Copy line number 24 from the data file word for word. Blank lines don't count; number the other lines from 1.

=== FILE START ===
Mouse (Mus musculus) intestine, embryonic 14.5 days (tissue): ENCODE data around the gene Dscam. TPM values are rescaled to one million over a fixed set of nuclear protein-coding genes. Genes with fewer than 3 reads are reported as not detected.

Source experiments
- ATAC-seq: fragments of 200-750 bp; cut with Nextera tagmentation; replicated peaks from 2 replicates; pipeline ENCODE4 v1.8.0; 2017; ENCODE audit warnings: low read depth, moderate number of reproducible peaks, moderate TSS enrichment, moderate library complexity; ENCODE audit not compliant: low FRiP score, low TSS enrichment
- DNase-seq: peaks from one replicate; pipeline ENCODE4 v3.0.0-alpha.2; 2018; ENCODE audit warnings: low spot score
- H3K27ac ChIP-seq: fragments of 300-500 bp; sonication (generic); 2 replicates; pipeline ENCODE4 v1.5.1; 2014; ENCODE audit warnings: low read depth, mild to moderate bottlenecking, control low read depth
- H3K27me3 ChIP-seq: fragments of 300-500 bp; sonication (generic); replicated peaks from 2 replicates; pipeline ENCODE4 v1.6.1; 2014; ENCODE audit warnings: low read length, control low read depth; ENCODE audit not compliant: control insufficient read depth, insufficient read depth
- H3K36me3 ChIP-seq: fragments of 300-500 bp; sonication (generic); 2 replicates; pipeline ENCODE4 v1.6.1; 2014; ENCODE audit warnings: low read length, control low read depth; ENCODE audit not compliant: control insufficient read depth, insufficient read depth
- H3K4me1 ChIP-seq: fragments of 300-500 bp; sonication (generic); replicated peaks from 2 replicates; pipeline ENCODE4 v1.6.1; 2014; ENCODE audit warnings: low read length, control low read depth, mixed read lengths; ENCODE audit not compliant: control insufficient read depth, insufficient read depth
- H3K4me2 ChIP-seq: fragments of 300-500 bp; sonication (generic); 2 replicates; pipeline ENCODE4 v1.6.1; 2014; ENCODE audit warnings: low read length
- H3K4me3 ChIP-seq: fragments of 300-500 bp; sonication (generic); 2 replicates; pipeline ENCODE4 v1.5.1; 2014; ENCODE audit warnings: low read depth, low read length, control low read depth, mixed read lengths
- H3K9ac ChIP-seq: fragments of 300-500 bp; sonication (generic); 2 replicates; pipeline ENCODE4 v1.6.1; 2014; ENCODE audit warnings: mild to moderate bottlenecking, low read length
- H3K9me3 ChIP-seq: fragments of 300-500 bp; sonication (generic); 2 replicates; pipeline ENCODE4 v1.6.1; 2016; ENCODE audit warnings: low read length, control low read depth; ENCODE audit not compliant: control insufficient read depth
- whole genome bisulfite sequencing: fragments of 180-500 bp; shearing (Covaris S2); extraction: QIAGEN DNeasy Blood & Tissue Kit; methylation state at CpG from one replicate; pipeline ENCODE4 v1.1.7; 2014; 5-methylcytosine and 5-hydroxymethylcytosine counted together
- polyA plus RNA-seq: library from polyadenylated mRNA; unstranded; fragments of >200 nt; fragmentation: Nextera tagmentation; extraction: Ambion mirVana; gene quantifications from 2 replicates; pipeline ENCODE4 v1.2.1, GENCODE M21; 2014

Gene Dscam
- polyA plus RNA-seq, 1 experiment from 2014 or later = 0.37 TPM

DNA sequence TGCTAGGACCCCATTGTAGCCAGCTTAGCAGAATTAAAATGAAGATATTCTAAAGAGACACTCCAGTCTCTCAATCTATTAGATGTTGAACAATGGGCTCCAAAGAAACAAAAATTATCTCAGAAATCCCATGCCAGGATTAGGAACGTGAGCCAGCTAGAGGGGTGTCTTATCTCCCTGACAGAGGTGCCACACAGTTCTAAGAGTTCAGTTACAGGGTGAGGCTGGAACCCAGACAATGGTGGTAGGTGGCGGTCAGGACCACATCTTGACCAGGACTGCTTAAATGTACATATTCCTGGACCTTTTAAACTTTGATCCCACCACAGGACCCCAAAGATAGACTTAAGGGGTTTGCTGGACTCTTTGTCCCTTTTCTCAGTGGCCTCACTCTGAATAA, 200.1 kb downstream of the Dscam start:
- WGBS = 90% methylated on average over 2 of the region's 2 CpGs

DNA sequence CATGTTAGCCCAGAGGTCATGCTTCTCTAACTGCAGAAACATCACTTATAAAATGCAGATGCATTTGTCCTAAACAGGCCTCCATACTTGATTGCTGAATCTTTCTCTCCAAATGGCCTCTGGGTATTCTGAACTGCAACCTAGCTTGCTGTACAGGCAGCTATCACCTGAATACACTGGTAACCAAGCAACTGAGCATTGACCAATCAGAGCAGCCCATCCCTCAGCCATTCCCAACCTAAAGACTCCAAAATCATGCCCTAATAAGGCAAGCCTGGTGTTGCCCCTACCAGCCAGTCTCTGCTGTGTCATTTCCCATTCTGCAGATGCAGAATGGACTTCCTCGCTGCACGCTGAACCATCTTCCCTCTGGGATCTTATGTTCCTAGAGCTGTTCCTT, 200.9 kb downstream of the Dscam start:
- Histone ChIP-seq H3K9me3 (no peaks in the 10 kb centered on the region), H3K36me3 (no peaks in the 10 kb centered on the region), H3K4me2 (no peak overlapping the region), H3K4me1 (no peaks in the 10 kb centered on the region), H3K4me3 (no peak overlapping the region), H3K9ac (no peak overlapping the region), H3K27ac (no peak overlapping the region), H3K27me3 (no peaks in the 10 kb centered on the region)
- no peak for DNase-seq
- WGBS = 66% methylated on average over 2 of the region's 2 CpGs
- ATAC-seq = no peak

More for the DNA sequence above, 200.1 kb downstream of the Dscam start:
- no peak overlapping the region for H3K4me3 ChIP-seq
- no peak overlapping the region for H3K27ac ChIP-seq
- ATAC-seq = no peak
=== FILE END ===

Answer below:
More for the DNA sequence above, 200.1 kb downstream of the Dscam start: